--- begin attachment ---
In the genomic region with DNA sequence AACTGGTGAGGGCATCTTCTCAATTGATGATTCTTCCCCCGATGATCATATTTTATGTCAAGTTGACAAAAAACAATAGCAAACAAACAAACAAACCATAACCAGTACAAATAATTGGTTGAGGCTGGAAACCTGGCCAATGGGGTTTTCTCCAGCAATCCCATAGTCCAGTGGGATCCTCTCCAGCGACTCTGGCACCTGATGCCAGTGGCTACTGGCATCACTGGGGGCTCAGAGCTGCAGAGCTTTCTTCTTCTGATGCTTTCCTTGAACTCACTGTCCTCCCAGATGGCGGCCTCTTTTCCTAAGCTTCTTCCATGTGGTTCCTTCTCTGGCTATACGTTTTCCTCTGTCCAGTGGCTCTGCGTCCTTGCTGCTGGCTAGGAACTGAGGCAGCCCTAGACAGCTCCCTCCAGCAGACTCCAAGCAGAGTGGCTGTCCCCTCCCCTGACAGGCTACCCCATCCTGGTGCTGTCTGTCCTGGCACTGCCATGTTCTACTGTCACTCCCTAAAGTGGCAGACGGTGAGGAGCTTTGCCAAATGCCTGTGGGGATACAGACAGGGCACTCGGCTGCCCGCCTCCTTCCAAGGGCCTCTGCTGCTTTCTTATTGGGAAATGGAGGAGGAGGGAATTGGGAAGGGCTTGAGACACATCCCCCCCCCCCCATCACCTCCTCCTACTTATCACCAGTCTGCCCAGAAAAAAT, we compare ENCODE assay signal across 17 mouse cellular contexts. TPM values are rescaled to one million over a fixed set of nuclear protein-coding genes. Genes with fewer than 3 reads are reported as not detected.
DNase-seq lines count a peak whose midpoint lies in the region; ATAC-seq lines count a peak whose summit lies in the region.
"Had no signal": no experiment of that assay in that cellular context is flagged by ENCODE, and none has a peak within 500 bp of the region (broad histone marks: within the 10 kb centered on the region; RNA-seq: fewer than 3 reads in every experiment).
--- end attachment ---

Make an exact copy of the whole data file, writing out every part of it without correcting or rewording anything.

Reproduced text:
In the genomic region with DNA sequence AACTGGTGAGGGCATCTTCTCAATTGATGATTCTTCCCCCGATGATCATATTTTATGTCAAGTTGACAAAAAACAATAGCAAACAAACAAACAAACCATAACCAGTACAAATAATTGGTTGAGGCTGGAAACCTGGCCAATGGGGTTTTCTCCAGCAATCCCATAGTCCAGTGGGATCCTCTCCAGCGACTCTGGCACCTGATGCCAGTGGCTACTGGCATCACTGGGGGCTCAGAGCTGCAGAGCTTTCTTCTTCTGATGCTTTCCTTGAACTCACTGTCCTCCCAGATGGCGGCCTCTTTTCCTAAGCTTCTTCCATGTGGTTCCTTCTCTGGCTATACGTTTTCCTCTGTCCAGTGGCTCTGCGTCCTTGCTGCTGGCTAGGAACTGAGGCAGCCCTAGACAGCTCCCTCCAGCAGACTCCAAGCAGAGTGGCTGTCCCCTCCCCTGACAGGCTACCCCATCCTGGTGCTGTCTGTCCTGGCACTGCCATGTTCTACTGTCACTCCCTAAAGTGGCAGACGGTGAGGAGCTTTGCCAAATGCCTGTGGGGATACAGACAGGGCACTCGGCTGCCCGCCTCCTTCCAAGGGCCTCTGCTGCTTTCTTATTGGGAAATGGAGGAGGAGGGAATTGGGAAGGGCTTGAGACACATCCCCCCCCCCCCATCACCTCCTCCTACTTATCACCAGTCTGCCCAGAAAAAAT, we compare ENCODE assay signal across 17 mouse cellular contexts. TPM values are rescaled to one million over a fixed set of nuclear protein-coding genes. Genes with fewer than 3 reads are reported as not detected.
DNase-seq lines count a peak whose midpoint lies in the region; ATAC-seq lines count a peak whose summit lies in the region.
"Had no signal": no experiment of that assay in that cellular context is flagged by ENCODE, and none has a peak within 500 bp of the region (broad histone marks: within the 10 kb centered on the region; RNA-seq: fewer than 3 reads in every experiment).